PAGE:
Please use this identifier to cite or link to this item: http://hdl.handle.net/2440/61037
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Type: Journal article
Title: Environmental ethics from the Japanese perspective
Author: Kagawa-Fox, M.
Citation: Ethics, Place and Environment, 2010; 13(1):57-73
Publisher: Routledge
Issue Date: 2010
ISSN: 1366-879X
1469-6703
Statement of
Responsibility: 
Midori Kagawa-Fox
Abstract: The subject of Western environmental ethics has been widely written about and discussed but the same can not be said of 'Japanese' environmental ethics. This discipline has not been covered in any branch of Japanese philosophy nor has there been sufficient pressure exerted by ecologists on Japanese thinkers and writers to explain how the Japanese code addresses environmental concerns. Although some Japanese scholars have in the past articulated their ideas on working with the natural world, the field covering the spirit and core of Japanese environmental ethics remains largely unexplored. This paper examines and compares the discipline of Japanese environmental ethics, a 'bottom up process', with that of the Western model, a 'top down process'. It defines, and presents a new insight into environmental ethics from the Japanese perspective where the concept of 'living with nature' is more sensitive towards the environment than is the Western one of 'taming nature'.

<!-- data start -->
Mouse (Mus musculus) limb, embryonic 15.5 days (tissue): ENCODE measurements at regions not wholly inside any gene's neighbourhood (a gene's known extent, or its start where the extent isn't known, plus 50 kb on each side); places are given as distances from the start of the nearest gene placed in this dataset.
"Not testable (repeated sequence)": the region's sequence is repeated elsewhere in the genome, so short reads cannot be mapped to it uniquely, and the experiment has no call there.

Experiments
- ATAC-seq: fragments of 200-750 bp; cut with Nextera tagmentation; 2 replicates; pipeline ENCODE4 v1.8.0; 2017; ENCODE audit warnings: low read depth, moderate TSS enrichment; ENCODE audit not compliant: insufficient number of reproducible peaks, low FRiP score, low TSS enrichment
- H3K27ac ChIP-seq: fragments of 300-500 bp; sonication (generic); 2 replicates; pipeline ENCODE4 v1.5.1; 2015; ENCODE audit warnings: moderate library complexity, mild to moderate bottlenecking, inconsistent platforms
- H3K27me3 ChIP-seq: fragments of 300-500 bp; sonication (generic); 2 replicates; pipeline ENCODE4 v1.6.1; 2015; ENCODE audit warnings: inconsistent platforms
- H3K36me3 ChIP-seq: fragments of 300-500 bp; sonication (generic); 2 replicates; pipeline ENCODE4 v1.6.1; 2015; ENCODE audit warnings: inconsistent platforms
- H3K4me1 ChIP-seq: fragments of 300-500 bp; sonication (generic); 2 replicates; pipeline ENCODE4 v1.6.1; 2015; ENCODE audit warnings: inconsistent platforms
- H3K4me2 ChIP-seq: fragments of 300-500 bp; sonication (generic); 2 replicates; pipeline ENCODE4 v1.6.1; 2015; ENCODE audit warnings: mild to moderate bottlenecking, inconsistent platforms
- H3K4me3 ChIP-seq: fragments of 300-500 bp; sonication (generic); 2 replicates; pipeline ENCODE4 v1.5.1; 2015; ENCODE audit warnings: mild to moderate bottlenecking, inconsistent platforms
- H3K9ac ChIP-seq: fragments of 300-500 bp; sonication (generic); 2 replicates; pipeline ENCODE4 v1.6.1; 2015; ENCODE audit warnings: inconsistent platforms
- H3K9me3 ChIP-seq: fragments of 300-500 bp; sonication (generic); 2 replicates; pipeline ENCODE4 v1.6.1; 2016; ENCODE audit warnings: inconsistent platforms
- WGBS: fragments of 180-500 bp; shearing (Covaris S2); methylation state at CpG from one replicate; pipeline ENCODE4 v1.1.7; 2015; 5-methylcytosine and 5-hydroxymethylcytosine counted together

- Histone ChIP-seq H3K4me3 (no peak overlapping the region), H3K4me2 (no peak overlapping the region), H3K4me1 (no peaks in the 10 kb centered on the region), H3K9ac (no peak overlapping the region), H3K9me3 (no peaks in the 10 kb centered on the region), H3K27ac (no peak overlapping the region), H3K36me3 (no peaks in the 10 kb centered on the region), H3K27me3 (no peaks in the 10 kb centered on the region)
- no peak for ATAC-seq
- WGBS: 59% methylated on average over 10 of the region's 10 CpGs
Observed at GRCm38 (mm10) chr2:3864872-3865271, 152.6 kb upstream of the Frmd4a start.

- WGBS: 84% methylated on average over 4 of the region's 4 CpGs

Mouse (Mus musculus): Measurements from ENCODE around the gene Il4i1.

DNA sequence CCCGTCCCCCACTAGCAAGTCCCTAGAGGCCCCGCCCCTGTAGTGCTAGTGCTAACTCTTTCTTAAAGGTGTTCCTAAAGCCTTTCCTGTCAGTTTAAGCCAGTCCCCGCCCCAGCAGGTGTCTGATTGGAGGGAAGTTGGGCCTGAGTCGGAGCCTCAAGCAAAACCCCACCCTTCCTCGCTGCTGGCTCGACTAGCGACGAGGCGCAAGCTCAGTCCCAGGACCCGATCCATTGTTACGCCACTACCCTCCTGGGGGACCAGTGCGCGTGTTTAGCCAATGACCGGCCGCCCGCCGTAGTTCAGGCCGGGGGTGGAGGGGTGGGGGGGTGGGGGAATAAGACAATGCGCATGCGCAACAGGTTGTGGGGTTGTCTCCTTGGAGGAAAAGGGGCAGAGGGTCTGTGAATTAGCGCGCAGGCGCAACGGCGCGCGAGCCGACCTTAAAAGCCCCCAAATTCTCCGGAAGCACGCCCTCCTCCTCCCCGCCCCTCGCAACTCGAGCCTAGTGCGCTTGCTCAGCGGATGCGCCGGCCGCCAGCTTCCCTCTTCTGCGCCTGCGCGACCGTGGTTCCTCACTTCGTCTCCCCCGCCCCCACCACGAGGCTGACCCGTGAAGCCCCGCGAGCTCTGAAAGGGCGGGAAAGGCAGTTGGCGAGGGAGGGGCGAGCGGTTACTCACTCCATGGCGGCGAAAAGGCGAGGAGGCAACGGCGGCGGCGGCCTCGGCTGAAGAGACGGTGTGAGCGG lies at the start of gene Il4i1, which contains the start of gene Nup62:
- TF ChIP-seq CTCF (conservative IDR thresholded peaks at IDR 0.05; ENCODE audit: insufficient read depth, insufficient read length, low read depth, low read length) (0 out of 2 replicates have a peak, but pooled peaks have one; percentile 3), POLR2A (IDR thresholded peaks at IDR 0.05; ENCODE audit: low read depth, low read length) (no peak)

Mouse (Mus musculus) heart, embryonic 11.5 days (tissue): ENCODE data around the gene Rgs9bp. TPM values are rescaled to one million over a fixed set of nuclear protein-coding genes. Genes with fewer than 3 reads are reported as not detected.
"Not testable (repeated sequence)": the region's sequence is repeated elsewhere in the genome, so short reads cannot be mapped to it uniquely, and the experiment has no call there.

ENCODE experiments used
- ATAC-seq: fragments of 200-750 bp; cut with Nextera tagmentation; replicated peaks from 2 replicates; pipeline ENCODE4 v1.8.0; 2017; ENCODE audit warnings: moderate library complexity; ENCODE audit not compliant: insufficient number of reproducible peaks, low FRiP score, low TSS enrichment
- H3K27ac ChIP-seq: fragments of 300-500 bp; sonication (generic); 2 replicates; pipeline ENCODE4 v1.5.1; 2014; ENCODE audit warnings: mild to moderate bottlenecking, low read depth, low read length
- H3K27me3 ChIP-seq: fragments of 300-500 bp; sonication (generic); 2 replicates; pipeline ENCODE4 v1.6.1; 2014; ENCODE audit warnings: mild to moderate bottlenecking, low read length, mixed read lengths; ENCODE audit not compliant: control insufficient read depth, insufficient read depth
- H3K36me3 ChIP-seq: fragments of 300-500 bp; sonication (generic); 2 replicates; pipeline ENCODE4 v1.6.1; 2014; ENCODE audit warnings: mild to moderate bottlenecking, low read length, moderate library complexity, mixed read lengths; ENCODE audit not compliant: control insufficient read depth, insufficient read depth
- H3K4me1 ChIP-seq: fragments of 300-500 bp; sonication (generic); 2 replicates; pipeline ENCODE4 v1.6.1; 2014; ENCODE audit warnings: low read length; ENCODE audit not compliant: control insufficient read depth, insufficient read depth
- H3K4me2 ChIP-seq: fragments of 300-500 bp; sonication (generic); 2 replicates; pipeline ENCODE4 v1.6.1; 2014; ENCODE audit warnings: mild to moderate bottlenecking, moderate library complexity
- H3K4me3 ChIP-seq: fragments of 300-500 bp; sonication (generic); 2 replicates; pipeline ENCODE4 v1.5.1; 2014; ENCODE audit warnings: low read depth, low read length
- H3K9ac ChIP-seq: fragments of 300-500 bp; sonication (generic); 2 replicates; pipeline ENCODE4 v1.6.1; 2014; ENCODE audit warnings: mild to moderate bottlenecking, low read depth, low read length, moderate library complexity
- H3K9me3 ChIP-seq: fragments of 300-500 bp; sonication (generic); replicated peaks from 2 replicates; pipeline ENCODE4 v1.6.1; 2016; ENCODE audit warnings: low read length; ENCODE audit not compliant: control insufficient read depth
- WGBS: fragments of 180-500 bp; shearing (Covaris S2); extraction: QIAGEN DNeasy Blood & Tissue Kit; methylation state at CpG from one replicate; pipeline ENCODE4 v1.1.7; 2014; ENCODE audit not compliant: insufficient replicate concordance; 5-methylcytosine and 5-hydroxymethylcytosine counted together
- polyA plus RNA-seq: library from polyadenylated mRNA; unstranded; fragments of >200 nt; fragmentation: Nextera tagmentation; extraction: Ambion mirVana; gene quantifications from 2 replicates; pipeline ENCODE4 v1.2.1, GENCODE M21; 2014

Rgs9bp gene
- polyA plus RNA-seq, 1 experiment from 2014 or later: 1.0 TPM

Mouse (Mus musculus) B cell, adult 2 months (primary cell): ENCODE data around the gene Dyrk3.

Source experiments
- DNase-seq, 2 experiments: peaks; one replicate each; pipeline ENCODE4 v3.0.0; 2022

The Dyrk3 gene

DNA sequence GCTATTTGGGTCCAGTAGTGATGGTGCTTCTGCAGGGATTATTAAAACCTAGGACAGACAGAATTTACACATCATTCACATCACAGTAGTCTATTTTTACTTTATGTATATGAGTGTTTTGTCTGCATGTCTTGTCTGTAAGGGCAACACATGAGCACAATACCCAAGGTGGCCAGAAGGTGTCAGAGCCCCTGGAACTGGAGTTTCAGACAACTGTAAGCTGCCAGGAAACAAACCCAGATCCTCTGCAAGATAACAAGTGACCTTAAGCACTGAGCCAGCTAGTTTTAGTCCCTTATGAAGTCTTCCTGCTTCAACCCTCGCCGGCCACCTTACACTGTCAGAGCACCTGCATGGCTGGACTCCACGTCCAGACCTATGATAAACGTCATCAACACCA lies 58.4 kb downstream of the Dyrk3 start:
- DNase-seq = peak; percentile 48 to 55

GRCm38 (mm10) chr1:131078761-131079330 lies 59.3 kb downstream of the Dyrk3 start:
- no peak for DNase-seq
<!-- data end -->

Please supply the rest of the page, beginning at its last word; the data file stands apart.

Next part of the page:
Rights: © 2010 Taylor & Francis
RMID: 0020096847
DOI: 10.1080/13668790903554204
Appears in Collections:Asian Studies publications

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